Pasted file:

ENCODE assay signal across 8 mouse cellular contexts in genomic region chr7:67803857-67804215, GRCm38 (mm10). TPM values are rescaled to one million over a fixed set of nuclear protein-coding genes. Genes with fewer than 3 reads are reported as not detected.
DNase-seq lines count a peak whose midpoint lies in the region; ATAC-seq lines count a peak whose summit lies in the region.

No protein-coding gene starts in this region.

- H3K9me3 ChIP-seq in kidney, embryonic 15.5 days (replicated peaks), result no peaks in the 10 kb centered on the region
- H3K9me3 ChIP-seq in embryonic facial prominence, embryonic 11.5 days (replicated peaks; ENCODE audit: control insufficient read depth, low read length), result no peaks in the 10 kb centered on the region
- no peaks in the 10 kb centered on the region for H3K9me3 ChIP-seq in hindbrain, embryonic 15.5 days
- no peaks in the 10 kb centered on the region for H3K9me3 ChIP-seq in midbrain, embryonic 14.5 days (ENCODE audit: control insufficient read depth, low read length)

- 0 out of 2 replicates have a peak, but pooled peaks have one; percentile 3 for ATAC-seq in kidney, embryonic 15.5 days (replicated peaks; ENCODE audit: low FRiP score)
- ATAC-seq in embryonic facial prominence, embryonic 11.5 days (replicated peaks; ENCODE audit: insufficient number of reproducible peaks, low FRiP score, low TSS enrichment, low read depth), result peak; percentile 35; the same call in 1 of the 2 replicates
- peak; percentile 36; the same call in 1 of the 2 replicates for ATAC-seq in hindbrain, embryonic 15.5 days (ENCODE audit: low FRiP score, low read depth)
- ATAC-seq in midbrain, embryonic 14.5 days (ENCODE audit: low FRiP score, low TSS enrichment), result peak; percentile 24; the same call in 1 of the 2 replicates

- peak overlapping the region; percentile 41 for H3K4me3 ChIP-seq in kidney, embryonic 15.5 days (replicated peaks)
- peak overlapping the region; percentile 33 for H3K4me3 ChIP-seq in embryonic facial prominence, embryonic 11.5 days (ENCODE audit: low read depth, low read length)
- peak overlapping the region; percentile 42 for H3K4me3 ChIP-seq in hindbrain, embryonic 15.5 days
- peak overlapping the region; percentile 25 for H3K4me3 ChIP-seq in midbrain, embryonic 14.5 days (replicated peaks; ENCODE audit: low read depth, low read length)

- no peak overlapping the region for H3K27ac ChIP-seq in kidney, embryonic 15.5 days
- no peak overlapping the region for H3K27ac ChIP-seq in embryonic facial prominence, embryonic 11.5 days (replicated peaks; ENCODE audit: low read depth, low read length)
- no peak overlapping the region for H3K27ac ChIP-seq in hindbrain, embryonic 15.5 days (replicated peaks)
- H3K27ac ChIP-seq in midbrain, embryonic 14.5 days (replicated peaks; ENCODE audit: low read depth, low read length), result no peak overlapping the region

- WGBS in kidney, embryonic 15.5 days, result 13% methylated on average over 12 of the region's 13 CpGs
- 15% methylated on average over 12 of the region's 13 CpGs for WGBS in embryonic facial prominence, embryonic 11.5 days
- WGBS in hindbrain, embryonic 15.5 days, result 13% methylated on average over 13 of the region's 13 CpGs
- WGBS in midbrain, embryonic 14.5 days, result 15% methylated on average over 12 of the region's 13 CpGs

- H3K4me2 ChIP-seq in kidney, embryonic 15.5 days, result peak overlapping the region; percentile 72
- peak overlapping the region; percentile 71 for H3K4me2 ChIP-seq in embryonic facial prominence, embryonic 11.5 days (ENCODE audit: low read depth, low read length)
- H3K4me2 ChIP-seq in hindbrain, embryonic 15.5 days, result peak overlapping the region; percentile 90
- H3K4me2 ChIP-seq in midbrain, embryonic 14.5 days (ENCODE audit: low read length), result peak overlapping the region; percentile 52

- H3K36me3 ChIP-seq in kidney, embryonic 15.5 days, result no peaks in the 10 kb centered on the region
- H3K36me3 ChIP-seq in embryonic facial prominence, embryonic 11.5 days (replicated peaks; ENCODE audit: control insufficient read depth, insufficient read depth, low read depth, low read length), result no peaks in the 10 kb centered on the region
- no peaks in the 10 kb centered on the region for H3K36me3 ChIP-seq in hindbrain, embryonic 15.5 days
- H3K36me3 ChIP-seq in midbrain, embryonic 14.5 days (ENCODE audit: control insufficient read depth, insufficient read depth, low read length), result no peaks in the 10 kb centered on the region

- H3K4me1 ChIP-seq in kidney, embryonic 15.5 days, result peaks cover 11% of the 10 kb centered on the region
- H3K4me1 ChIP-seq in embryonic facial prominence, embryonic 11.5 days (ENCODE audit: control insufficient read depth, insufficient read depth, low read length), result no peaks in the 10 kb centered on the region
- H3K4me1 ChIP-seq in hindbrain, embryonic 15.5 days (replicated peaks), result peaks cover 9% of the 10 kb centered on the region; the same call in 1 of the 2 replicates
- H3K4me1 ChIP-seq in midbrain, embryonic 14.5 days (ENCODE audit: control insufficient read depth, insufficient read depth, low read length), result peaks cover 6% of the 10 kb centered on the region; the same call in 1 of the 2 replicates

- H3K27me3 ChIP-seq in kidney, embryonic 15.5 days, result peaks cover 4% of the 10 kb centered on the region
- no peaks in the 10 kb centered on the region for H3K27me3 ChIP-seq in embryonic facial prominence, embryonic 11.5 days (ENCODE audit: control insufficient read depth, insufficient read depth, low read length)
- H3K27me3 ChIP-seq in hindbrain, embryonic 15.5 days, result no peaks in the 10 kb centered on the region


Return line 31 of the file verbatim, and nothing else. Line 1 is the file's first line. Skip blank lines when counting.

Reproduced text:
- H3K36me3 ChIP-seq in midbrain, embryonic 14.5 days (ENCODE audit: control insufficient read depth, insufficient read depth, low read length), result no peaks in the 10 kb centered on the region